5: Sick Gums: Gum diseases like periodontitis and dental buildup of tartar and plaque cause the majority of pet bad breath cases. These conditions can be helped, and preventive care is part of the treatment.
Preventing Tartar And Plaque Buildup On Pet Teeth
Just as some people seem prone to building up tartar and plaque, so are some pets. These buildups encourage bacterial contamination, which leads to both bad odor and infection. There are many ways you can help to prevent these buildups.
1. Brush Those Teeth: First and foremost is brushing your pet’s teeth. There are toothbrushes specially designed for pets, or you can use a child’s toothbrush. There are also “finger brushes” that can work. A gauze pad wrapped around your finger is an excellent choice as well. Find what works best for you to use and your pet to tolerate.
ALWAYS use toothpaste made for pets. These come in a variety of flavors — poultry and tuna flavors are favorites in my household. These toothpastes are designed for pets, who don’t spit as they brush. The flavors make them more palatable to your pet. Start by simply letting your pet lick some toothpaste off your finger or the toothbrush. Cats tend to prefer the tuna flavored but some cats hold out for poultry.
Do that for a week or so. Then put some paste on the brush or a gauze and slip your finger or the brush under the lip. You don’t need to open your pet’s mouth or lift the lip. Just slip under the lip and rub gently. Most pets tolerate this very well. My one Belgian Tervuren, Babe, loves having her teeth done so much that she reminds me every morning! When I am brushing my teeth, she comes and stares until I do hers (and all the other pets, too, at that point!).
Tooth brushing is easiest if you start when they are a puppy or kitten, but even older dogs can learn to enjoy it. Skip the brushing if you know your pet’s mouth is sore — a young pet who is teething or an older pet who had to have a tooth removed should get a pass for a week or so.
2. Alternatives To Tooth Brushing: Pets who just aren’t amenable to tooth brushing can get help in other ways. There are tartar control diets for pets, as well as dental toys and chews that minimize plaque and tartar development. The Veterinary Oral Health Council provides a list of oral care products for pets that have met a minimum standard. The list includes diets, treats and chews, as well as dental products like oral gels and sprays that can be substituted for brushing. I use a gel or spray occasionally on my pets just to change things up. Fish flavors (like salmon) win the popularity contest with those products in my house.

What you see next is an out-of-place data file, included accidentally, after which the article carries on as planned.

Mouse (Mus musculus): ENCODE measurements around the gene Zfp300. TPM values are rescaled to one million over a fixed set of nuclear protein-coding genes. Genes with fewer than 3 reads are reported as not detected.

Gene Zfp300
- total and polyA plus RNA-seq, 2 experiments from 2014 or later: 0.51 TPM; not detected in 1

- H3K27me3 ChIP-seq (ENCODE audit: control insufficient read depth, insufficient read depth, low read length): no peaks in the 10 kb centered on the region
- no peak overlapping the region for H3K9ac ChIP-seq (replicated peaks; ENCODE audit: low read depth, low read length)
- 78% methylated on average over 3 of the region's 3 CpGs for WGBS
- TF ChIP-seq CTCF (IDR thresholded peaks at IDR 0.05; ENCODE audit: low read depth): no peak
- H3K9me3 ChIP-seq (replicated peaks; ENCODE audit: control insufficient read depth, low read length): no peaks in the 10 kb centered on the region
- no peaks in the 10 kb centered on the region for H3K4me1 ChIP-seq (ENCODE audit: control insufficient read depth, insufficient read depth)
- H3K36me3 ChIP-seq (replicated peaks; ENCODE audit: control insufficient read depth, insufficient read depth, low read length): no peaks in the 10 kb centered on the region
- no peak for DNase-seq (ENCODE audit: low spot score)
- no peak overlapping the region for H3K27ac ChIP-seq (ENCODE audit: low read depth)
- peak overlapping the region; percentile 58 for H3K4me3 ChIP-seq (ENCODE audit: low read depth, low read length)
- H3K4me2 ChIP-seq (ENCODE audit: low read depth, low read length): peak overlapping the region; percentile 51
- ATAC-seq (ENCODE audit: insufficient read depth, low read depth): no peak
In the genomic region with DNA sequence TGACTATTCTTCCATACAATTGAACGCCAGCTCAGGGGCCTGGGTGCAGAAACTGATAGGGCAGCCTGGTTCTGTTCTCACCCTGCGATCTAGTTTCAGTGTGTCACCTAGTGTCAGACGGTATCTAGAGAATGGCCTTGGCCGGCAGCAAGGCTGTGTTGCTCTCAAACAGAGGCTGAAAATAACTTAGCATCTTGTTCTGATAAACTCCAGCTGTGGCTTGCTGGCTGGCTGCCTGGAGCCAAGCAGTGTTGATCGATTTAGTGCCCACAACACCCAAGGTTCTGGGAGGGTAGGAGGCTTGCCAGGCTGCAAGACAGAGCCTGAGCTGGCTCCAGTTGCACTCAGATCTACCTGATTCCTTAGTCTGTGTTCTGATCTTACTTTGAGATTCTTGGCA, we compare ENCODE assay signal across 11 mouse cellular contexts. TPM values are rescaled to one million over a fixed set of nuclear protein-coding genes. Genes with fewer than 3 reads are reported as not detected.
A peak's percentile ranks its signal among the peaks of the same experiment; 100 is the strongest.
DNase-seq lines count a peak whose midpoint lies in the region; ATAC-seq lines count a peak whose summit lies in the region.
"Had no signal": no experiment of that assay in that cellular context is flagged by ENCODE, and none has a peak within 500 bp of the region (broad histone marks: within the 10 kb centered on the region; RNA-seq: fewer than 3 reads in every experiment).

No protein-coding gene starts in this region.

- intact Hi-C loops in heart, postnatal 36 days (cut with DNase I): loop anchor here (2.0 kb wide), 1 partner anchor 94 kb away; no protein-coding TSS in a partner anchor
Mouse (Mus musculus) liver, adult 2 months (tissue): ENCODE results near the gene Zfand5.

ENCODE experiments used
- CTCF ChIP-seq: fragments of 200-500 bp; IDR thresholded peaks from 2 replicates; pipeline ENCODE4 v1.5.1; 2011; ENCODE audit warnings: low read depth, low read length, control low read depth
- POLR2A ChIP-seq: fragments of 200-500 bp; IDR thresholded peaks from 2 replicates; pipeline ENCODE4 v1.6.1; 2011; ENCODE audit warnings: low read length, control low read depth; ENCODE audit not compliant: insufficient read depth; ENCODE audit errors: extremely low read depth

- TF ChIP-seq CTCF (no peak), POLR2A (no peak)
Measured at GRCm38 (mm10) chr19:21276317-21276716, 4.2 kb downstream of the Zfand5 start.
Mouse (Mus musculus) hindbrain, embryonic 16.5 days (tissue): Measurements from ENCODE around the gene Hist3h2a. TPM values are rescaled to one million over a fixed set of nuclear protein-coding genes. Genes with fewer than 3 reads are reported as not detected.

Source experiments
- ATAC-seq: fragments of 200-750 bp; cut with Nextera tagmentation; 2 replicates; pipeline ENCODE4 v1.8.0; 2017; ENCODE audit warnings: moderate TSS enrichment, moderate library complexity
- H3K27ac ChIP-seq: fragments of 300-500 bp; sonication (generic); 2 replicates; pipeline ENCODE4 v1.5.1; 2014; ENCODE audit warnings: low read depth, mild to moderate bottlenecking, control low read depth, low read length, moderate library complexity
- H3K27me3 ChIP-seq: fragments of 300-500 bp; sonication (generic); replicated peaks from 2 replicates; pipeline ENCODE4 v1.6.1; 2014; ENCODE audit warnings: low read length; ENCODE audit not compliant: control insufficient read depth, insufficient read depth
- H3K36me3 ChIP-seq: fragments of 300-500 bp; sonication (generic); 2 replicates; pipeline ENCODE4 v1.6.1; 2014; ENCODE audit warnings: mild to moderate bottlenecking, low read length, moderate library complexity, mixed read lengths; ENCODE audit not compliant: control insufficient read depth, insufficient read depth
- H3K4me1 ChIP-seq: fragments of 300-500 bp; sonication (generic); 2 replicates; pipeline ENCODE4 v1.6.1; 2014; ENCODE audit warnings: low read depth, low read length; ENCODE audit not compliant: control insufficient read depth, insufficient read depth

3. Dental Cleaning: With some pets, it is impossible to stay ahead of their dental disease. This is especially true in some senior pets. These pets will benefit from a full dental cleaning under anesthesia. Your veterinarian will take radiographs (X-rays) if needed, look for any cracked or broken teeth and thoroughly clean the teeth and gums. Teeth will be polished and antibiotics used as needed.
Anesthetic techniques have advanced greatly over the past decades and, with pre-surgical bloodwork to rule out any underlying health problems, anesthesia is very safe, even for elderly pets. Don’t panic if teeth need to be pulled. Once the gums are healed, most pets who lost teeth do just fine — even eating hard foods like kibble.
The Unique Case Of Stomatitis In Cats
An unusual but serious problem in cats with bad breath may be stomatitis. This is an immune problem with the mouth. Cats who have immunosuppressive illnesses like feline leukemia or feline immunodeficiency virus are prone to this. Siamese cats seem especially susceptible. The easiest way to explain this is that these cats develop an immune response against their own teeth.
The gums become red and swollen. Infection spreads throughout the mouth. The involved cats drool, don’t eat well and have terrible bad breath. If caught very early on, aggressive medical care may help. In most cases though, the cats require extraction of all their teeth. That certainly sounds dramatic! Once the mouth has healed though, these cats feel so much better and go on to eat normal foods and live full lives.
As you can see, bad breath in pets can have many causes — from simple to treat to rather drastic in nature. You can help your pet by providing good and routine dental home care right from the start. Daily brushing, or at least weekly brushing, can be a big help to your pet’s oral health.